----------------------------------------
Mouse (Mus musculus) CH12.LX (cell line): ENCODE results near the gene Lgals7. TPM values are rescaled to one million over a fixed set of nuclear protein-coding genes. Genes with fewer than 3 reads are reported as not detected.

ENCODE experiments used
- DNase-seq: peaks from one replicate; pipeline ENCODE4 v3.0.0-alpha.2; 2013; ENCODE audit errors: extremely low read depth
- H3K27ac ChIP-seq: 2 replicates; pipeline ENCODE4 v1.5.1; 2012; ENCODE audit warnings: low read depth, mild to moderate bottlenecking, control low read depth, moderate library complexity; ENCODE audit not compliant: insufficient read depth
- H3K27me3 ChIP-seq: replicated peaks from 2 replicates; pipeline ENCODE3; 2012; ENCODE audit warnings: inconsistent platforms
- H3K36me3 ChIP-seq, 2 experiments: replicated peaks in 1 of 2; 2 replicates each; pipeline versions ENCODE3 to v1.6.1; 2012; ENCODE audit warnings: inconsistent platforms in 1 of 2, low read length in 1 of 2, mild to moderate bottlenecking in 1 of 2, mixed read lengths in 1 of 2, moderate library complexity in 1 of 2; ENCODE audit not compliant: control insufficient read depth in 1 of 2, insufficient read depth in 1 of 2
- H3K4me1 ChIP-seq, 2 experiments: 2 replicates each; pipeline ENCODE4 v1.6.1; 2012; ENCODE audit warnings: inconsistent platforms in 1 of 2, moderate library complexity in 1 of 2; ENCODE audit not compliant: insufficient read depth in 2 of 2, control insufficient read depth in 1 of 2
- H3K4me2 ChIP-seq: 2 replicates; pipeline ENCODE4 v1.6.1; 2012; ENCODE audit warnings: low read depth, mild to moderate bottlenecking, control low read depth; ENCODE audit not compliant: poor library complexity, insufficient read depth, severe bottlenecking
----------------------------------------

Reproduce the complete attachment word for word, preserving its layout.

Mouse (Mus musculus) CH12.LX (cell line): ENCODE results near the gene Lgals7. TPM values are rescaled to one million over a fixed set of nuclear protein-coding genes. Genes with fewer than 3 reads are reported as not detected.

ENCODE experiments used
- DNase-seq: peaks from one replicate; pipeline ENCODE4 v3.0.0-alpha.2; 2013; ENCODE audit errors: extremely low read depth
- H3K27ac ChIP-seq: 2 replicates; pipeline ENCODE4 v1.5.1; 2012; ENCODE audit warnings: low read depth, mild to moderate bottlenecking, control low read depth, moderate library complexity; ENCODE audit not compliant: insufficient read depth
- H3K27me3 ChIP-seq: replicated peaks from 2 replicates; pipeline ENCODE3; 2012; ENCODE audit warnings: inconsistent platforms
- H3K36me3 ChIP-seq, 2 experiments: replicated peaks in 1 of 2; 2 replicates each; pipeline versions ENCODE3 to v1.6.1; 2012; ENCODE audit warnings: inconsistent platforms in 1 of 2, low read length in 1 of 2, mild to moderate bottlenecking in 1 of 2, mixed read lengths in 1 of 2, moderate library complexity in 1 of 2; ENCODE audit not compliant: control insufficient read depth in 1 of 2, insufficient read depth in 1 of 2
- H3K4me1 ChIP-seq, 2 experiments: 2 replicates each; pipeline ENCODE4 v1.6.1; 2012; ENCODE audit warnings: inconsistent platforms in 1 of 2, moderate library complexity in 1 of 2; ENCODE audit not compliant: insufficient read depth in 2 of 2, control insufficient read depth in 1 of 2
- H3K4me2 ChIP-seq: 2 replicates; pipeline ENCODE4 v1.6.1; 2012; ENCODE audit warnings: low read depth, mild to moderate bottlenecking, control low read depth; ENCODE audit not compliant: poor library complexity, insufficient read depth, severe bottlenecking